Responding to Velazquez

January 14, 2011 • 0
After months in the Library Storage Facility, Diego Velazquez’s “The Education of the Virgin” is finally on view at the Yale University Art Gallery. Five WKNDers share their thoughts, feelings and doubts about the work. The damage done When I first saw Diego Velazquez’s “The Education of the Virgin,” I couldn’t help but notice the »
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Daughter of Eli, daughter of John

November 18, 2010 • 2
Eli Yale and John Harvard maintained strict “NO GIRLS ALLOWED” policies since the time their storied institutions were founded over three decades ago up until the latter half of the 20th century. Forty years after the gals first bust into the old boys club, great progress has been made toward gender equity — but, as »
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‘Rally’ for ‘Something we care about’

November 5, 2010 • 1
The Republicans have just taken over the House of Representatives, and I am on the phone with neo-conservative, diplomat-in-residence, former-speech-writer-for-Henry-Kissinger Professor Charles Hill. He is telling me that post-modernism is a stretch limousine. “Stretch limousines have gotten longer and longer, until some are now the length of a bowling alley. They have become a joke »
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Mr. Colbert goes to Washington, hilarity ensues

October 22, 2010 • 1
From his New York office, with his feet propped up on his desk (I could tell from his voice), satirical news anchor Stephen Colbert fielded softball questions and batted one-liners at student journalists. The conference call was a chance for Colbert to promote his upcoming “Rally to Restore Sanity,” which will take place next Saturday, »
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Josef’s School of Art wunderkinds

October 15, 2010 • 0
The year is 1951. Josef Albers, Dean of the Yale School of Art, looks around his classroom on the first day of the fall semester, and asks, “Who here wants to make art?” A few intrepid students raise their hands. Albers — German, unsympathetic — tells them to leave. His students don’t make art, Albers »
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PHILIP GOUREVITCH: Editor, Writer, and All-Around Legend

October 1, 2010 • 0
When George Plimpton, the first editor in chief of the Paris Review and founder of participatory journalism, passed away in 2003, there was no clear inheritor to fill his oxford shoes. Plimpton had more or less founded participatory journalism, brought his wit to countless New York cocktail parties and started the careers of then little-known »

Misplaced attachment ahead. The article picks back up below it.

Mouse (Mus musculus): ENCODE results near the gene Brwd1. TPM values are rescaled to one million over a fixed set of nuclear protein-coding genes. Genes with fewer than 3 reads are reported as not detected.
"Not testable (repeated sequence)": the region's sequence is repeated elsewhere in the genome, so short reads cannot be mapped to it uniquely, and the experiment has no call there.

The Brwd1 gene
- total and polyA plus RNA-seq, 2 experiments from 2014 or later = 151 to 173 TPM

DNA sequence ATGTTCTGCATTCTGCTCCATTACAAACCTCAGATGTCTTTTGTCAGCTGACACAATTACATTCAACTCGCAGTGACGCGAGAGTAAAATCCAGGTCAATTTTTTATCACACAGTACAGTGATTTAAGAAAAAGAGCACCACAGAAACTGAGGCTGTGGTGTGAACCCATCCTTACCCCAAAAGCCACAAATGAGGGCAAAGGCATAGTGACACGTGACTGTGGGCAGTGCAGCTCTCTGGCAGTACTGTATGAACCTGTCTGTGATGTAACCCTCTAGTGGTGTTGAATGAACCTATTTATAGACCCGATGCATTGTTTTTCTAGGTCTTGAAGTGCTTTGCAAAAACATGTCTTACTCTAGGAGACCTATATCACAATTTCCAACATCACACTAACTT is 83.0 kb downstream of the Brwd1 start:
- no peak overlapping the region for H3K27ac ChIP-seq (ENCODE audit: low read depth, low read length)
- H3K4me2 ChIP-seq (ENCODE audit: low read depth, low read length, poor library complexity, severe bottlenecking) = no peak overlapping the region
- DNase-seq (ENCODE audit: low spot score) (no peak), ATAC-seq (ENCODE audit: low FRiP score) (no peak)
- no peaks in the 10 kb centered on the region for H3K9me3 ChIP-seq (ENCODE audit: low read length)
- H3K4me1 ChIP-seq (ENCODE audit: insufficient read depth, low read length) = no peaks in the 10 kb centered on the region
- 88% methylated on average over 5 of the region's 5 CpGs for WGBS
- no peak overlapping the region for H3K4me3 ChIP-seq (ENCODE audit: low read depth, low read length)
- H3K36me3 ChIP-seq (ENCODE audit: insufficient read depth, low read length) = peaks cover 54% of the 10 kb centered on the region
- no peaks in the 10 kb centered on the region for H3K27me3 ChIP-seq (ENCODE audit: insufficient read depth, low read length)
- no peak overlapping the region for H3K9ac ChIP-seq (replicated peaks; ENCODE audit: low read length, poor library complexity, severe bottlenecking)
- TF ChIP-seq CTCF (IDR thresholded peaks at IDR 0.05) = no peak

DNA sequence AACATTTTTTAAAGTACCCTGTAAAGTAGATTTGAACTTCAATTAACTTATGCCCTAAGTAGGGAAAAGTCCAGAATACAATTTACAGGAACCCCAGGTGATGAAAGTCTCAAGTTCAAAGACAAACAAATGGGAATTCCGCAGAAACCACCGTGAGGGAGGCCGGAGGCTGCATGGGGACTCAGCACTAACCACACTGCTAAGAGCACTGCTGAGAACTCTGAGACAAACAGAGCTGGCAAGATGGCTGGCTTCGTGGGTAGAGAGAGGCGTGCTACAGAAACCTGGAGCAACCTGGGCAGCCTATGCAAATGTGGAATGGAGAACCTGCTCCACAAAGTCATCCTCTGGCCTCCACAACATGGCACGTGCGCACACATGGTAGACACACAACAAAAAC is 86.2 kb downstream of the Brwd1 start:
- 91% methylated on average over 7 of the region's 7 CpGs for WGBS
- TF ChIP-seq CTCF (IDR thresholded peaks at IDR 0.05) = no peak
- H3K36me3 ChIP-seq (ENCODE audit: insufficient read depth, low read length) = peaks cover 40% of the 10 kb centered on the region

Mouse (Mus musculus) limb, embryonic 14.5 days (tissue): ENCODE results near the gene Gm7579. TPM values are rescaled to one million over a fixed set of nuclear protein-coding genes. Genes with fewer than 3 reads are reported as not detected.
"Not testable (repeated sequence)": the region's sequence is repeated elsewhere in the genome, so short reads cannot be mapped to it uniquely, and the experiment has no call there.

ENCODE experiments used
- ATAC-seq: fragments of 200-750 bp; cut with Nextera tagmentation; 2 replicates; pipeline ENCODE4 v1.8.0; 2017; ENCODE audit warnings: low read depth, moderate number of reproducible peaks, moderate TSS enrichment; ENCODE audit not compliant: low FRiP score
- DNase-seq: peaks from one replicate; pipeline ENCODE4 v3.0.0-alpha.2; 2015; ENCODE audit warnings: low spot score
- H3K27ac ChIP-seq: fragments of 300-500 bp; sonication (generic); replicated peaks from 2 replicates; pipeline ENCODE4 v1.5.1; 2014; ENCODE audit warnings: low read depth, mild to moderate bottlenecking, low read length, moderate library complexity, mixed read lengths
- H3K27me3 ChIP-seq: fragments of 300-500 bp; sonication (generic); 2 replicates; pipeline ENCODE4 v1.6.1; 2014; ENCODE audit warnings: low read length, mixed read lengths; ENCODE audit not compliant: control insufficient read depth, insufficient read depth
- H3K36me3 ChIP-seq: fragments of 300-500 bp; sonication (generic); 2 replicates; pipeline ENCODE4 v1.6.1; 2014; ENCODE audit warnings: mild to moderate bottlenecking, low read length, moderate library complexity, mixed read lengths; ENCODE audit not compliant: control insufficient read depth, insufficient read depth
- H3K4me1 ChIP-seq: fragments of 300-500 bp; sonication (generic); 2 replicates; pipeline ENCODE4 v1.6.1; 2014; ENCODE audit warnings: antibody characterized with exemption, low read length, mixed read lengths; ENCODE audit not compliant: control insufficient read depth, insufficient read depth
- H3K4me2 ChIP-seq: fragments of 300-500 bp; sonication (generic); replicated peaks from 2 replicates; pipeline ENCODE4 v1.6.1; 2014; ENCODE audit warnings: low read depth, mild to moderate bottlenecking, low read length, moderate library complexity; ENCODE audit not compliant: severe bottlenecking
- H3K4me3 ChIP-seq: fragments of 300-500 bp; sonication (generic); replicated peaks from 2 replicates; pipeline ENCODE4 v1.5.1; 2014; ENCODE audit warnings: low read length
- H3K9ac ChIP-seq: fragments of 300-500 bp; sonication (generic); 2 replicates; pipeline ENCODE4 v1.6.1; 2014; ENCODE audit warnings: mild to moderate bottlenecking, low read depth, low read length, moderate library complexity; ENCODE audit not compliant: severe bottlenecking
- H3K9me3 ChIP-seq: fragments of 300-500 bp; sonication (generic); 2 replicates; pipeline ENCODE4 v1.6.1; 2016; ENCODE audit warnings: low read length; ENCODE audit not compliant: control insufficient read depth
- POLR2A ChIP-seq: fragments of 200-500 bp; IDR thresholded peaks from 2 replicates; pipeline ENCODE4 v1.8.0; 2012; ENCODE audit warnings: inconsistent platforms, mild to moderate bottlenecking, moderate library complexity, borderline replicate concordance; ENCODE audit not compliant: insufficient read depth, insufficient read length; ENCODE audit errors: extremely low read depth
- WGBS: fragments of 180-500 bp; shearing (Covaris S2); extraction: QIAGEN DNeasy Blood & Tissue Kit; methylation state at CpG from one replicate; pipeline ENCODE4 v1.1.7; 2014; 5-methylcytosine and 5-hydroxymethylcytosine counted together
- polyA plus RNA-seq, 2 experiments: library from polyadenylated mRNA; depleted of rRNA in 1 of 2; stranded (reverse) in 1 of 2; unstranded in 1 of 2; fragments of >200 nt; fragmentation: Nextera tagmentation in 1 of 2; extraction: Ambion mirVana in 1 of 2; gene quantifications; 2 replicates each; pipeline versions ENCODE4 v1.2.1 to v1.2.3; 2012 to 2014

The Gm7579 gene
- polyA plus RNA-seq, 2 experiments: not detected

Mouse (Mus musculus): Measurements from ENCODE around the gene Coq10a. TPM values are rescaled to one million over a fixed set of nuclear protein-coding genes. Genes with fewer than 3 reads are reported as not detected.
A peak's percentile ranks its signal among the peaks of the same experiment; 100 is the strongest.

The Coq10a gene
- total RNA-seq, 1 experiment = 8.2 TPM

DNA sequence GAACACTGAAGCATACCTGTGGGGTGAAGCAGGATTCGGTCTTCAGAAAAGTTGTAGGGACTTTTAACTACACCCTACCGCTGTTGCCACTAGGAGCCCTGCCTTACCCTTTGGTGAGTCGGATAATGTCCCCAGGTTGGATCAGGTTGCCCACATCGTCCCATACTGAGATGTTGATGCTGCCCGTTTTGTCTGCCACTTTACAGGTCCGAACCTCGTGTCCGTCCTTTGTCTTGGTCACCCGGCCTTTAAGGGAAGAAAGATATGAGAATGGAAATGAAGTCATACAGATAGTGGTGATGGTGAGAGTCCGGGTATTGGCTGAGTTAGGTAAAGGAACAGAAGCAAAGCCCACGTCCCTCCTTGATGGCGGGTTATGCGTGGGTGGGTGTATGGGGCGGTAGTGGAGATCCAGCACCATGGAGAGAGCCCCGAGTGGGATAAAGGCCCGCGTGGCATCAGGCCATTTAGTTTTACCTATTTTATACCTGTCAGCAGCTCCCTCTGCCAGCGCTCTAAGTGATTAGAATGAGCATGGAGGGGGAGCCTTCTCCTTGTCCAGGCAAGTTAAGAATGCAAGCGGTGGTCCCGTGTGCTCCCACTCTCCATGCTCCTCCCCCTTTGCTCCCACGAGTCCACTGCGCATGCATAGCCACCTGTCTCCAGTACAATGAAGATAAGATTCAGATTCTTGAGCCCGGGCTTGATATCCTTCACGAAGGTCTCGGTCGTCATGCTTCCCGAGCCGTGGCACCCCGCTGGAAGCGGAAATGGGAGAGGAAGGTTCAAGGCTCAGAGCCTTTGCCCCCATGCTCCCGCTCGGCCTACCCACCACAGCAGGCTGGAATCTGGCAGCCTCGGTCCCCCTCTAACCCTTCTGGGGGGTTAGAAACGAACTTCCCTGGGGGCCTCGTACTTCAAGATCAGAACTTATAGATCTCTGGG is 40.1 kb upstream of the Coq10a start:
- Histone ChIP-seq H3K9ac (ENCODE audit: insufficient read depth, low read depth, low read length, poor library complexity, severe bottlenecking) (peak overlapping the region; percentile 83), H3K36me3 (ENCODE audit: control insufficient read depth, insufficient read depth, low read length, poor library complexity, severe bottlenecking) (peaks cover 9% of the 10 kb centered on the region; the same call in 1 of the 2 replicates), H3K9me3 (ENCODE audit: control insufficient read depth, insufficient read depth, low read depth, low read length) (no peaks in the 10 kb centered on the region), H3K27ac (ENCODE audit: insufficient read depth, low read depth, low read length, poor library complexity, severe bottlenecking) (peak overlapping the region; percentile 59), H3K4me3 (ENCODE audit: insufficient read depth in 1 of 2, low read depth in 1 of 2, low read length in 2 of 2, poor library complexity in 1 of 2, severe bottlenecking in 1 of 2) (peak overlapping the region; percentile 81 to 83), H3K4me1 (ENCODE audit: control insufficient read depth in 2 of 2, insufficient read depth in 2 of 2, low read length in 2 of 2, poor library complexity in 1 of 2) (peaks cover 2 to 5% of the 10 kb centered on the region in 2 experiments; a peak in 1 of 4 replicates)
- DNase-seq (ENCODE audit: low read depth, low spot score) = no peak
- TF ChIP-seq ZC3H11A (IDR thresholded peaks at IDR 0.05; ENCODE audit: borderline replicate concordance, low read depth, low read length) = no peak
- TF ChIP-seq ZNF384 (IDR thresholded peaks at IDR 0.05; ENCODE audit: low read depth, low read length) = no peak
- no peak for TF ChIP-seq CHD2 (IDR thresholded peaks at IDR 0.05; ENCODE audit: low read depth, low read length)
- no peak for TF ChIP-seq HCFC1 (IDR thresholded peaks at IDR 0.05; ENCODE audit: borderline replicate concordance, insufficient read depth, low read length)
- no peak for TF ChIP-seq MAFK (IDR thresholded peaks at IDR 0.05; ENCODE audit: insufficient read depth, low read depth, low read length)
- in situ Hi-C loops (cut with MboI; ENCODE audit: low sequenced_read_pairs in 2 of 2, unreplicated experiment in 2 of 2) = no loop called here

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Freshman bizarre

September 3, 2010 • 0
You are in some exotic covered market, a chaotic trading post, an ancient port city. You are deep in the fluorescently-lit belly of Payne Whitney. It is a carnival of booths, a political rally without balloons, a gypsy-caravan powwow. You struggle for spectacles that compare. Strangers are talking to you — at you — pleading »
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Backstage: The oldest typewriter repairman in New Haven

September 3, 2010 • 6
Above Blue State Two, in a modest, one-room workshop, shelves full of old-fashioned machines stretch to the ceiling. A somber bust of Mark Twain presides over the narrow space. Twain was the first author ever to submit a type-written manuscript for publication, earning a special place in Mr. Manson H. Whitlock’s heart, and his shop. »

‘Arcadia:’ time-warp FTW

April 16, 2010 • 0
Poets and lunatics have a great deal in common, teaches playwright Tom Stoppard. He must be a little of both to pen a work as magnificent, lyrical and arresting as “Arcadia,” now playing at the University Theater through Saturday. Set in a single room with light-colored walls, two large windows, and a set of French »
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Haircuts: A Comprehensive Guide

Let scene tell you, most Yalies prefer to get their hair cut from the same person at HOME who’s been doing it forever, that magic man or woman who knows exactly how to work your layers or how to not make your ears stick out. But sometimes you need a cut FORTHWITH. Maybe you’re ready »
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AWESOME IS NEWSOM

March 4, 2010 • 0
I have no idea how old Joanna Newsom is. Okay, she’s 28. But on her new album, “Have One on Me,” she could be a young girl relating Grimm fairy tales or a middle-aged mother crooning eerie lullabies, or an ageless siren casting spells and howling incantations. Whichever you pin her as, Newsom makes for »
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Picasso and Einstein walk into a bar

February 26, 2010 • 0
It would be easy for a comedian to write one gag after another based on the premise “So Einstein and Picasso walk into a bar…” but Steve Martin, in “Picasso at the Lapin Agile,” manages to go beyond easy laughs and historical gimmicks. Don’t get us wrong – he has those too (even a ‘why »